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48 Economic demand estimation and forecasting--Eco- may include insurance, permitting, design, and construction, nomic demand estimation is a statistical tool that allows for among others. Table 3.7 outlines the general types of risks that determining the level of demand for a service or good are accounted for and the parties that may take responsibility. based on a host of independent variables. Variables to Each conceived risk should be collected and quantified in a forecast a dependent variable such as truck volume may detailed risk matrix as shown in Table 3.8. The basic elements include local demographics, fuel prices, tolls, regulations, may include and local shocks and events. Such a forecast exercise may generate the revenue and cost factors that may feed into a An explicit explanation of the risk event or scenario accom- financial analysis model. panied by logical and achievable remedies and solutions, Technical advisory--In the case of private concession- A rating of the potential of the occurrence of such a risk, aires, a technical advisor may review documentation and The party primarily responsible for the risk, and perform on-site inspections of physical infrastructure and Percent share of the risk by party along with the dollar facilities in order to understand the state-of-good-repair value of the cost. standards, which in turn contribute to the overall under- standing of costs associated with maintenance, rehabilita- As a part of evaluating investments, a common practice is to tion, and replacement. By thoroughly reviewing all factors develop forecasts, which carry an obvious degree of uncertainty. related to operations and maintenance, costs can be opti- Risks can be technical and financial, including cost over- mized. The quantitative product of a technical advisory runs and benefit shortfalls. Monte Carlo methods can be used exercise may include a thoroughly developed cost model to simulate the various sources of uncertainty that affect the that feeds into the private party's financial model. outcome of projects, with respect to costs or benefits, and cal- Financial model--A financial model combines the eco- culate an average expected value for the given possible values of nomic and technical aspects for developing a baseline sce- the components. Risk analysis involves the following steps: nario, which provides measures of the feasibility and health of a project. A key indicator from the financial model is the Identification of the key input variables that affect the internal rate of return (IRR), which is the discount rate that baseline forecasts, sets the NPV of all cash flows equal to zero. It is a common Definition of the probability distributions around each key measure for investments that may produce multiple cash variable, flows over a period. As such, it can be found not only for Definition of the sensitivity functions for each variable, equal, periodic investments but for any series of invest- and ments and returns. This makes IRR an attractive approach Running iterations of the model to determine the average in the private sector. However, this method is problematic, outcome. because it assumes that all of the intermediate cash flows can be discounted/reinvested at the IRR. This is particu- 3.5 Data and Tools Summary larly unrealistic when the IRR is very high. This method also is sensitive to the sequencing and timing of invest- Table 3.9 provides a summary of the utility of existing data ments and returns.(2) and tools to estimate the benefits most important to different freight investment stakeholders at different project scales (local/site, statewide/regional, and multistate/national). Risk Evaluation Tools Understanding risks associated with a project involves eval- Key Issues and Challenges of Existing Data uating design and construction, market risk, operation and and Tools maintenance risk, financing risk, insurance, and termination risk. The private sector often is interested in understanding the Existing evaluation tools have limitations that hinder uncertainty that surrounds forecasts and projects. A number their ability to fully assess freight investment benefits. of tools can be consulted to address these risks, including a risk There are a number of issues that limit the effectiveness of allocation matrix and due diligence financial and technical existing evaluation tools in assessing benefits across all freight risk analysis through statistical means. investment and stakeholder types. For instance, the reliability When engaging in public-private partnerships, a common measures used for public investments, which are calculated practice is to develop a risk allocation matrix that clearly out- by the transportation efficiency tools described above, often lines categorical risks and the responsibilities of each party. do not do justice to freight investments. The reliability meas- Risks are allocated and quantified to clearly describe the various ures embedded within these tools often use average measures scenarios, costs, and responsibilities involved. Areas of concern of delay and, as a result, can miss that sometimes an addi-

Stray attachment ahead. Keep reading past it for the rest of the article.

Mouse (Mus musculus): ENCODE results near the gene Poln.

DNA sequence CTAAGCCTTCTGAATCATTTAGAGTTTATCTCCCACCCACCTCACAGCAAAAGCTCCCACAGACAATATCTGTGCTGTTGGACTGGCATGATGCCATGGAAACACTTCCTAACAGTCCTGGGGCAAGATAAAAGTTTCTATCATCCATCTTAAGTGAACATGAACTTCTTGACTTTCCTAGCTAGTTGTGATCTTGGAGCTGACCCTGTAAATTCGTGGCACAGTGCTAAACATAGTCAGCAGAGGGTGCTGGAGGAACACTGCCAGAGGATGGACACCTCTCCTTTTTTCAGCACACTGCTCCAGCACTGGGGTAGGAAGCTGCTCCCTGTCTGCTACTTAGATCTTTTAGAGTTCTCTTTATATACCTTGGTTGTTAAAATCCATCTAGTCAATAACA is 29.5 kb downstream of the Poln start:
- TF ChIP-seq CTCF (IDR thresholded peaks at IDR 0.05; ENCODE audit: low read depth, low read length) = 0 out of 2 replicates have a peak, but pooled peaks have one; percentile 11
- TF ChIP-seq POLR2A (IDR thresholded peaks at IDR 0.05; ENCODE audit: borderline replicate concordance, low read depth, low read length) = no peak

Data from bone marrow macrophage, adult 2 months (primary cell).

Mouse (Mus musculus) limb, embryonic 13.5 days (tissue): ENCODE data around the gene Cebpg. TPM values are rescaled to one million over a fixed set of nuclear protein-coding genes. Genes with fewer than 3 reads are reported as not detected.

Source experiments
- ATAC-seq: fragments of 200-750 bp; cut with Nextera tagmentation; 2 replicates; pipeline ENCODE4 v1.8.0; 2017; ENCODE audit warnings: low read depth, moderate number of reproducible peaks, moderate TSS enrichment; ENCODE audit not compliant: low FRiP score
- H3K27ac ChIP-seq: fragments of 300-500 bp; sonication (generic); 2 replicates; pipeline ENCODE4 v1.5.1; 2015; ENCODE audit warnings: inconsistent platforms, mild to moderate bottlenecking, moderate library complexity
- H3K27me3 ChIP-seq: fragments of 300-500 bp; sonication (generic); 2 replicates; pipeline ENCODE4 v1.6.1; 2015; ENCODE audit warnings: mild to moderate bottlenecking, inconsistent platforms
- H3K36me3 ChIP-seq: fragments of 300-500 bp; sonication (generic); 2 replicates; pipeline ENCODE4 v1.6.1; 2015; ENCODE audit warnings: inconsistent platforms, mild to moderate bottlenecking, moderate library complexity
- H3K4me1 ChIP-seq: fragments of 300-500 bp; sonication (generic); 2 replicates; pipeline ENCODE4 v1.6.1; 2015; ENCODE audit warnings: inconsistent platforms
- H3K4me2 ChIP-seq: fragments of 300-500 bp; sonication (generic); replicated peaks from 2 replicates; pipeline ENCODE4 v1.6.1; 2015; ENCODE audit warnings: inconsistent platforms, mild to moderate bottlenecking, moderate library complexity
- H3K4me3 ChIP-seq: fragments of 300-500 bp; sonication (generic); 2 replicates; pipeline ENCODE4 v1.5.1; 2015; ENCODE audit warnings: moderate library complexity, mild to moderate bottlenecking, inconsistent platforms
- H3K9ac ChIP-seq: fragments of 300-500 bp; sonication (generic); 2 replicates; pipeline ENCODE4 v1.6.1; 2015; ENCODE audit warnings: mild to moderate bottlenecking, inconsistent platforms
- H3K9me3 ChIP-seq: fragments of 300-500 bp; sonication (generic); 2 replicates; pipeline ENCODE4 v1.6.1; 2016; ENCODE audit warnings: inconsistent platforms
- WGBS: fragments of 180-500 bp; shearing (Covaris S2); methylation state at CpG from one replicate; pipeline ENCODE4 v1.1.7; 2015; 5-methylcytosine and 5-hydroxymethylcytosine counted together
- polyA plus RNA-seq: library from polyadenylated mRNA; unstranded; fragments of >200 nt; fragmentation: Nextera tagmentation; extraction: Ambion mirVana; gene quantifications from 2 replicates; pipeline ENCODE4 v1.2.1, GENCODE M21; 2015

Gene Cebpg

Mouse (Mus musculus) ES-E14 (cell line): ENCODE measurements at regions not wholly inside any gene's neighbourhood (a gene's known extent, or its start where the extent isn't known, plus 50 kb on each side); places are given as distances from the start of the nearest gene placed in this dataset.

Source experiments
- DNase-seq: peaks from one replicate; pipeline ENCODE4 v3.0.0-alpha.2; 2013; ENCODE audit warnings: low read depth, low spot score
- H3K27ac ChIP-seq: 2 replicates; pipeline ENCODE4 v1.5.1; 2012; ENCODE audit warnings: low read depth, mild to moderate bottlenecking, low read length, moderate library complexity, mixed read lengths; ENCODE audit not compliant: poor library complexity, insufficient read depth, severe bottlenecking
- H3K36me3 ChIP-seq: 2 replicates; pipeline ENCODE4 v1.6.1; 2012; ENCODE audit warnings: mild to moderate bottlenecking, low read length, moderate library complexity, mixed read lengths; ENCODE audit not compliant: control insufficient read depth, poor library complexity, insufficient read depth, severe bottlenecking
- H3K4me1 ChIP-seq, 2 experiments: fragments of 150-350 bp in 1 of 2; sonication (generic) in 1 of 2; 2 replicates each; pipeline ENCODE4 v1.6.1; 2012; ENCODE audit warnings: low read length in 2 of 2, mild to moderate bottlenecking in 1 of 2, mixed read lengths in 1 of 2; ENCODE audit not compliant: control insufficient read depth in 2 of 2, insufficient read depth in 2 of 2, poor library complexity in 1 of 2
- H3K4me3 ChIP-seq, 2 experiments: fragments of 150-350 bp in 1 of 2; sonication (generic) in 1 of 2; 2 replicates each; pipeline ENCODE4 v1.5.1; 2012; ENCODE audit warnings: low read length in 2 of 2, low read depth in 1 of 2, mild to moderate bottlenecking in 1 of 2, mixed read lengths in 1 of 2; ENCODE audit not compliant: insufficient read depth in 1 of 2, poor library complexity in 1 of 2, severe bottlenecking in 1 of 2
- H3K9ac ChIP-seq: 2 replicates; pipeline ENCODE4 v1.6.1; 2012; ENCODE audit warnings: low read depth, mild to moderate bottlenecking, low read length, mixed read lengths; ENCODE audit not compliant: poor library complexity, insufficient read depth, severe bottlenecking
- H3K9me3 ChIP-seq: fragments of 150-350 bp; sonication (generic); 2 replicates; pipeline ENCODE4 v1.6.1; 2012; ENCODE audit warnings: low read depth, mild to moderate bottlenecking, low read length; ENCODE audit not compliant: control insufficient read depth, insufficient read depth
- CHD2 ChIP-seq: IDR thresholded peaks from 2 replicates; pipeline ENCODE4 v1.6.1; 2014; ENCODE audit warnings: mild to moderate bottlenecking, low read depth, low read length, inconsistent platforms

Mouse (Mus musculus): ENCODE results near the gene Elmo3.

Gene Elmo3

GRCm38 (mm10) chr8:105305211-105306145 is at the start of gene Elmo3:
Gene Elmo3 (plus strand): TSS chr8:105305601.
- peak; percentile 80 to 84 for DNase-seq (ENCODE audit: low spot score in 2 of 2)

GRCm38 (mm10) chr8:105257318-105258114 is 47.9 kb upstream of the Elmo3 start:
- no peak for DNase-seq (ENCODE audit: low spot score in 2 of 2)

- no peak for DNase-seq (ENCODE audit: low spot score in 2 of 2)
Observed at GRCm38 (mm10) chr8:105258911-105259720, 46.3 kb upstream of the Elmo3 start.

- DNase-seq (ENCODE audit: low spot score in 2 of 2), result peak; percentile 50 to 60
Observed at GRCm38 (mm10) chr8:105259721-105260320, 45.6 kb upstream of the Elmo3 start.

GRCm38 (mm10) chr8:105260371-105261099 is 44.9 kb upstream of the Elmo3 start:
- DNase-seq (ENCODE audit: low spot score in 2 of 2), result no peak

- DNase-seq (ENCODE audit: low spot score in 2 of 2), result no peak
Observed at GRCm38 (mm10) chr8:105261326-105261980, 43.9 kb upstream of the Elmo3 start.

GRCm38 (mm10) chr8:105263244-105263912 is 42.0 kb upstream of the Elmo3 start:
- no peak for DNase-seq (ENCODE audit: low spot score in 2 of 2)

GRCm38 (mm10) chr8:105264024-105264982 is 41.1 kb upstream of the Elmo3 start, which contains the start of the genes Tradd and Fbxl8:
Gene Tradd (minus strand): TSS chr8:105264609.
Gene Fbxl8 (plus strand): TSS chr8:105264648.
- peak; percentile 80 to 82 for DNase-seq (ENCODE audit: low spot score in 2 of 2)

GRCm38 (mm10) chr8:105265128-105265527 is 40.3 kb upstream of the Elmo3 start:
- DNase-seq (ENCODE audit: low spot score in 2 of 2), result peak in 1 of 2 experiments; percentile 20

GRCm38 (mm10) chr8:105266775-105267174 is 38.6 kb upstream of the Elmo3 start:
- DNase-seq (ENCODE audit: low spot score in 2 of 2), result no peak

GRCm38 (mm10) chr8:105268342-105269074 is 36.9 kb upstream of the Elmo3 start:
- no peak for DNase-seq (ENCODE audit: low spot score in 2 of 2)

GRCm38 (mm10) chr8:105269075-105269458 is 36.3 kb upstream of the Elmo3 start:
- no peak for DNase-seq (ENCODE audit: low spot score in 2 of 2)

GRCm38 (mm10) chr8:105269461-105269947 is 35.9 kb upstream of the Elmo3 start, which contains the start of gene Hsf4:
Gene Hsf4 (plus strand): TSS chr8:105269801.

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49 Table 3.7. Types of risks and risk allocations. Risk Private Public Legislative Sharing within defined parameters Major responsibility (Existing and Future) Acquisition and Sharing within defined parameters, Major responsibility Environmental with public-sector assistance Permitting and Planning Sharing within defined parameters Major responsibility Design and Construction Major responsibility Operation and Maintenance Major responsibility Sharing within defined parameters Financing Major responsibility Termination Major responsibility, unless demonstrably caused by public Insurance Major responsibility Sharing based on availability of commercial rates Force Majeure Sharing based on event and Sharing based on event and availability of insurance availability of insurance Source: Halcrow, Inc. Table 3.8. General template of risks. Inputs Input Overall Risk Characteristics Category of Risk Risk Type Description Event/Scenario Being Addressed Party Primarily Bearing Risk - Party 1 Risk Share Y% - Party 2 Risk Share X% Risk Value (in USD) Dollar Value - Annualized Value at Risk ($k/yr) Dollar Value Optional Additional Risk Controls Remedies and Proposed Solutions - Party Best Able to Direct Mitigation Party X - Effect of Additional Risk Controls on Level of Risk High, Medium, Low - Residual Risk Percentage - Annualized Residual Value at Risk ($k/yr) Dollar Value - Basis for Risk Allocation Unit of Measure Party-Specific Risks Party 1 Percent Share of Risk - Pre-Mitigation Risk Dollar Value - Post-Mitigation Risk Dollar Value Party 2 Percent Share of Risk - Pre-Mitigation Risk Dollar Value - Post-Mitigation Risk Dollar Value Source: Halcrow, Inc.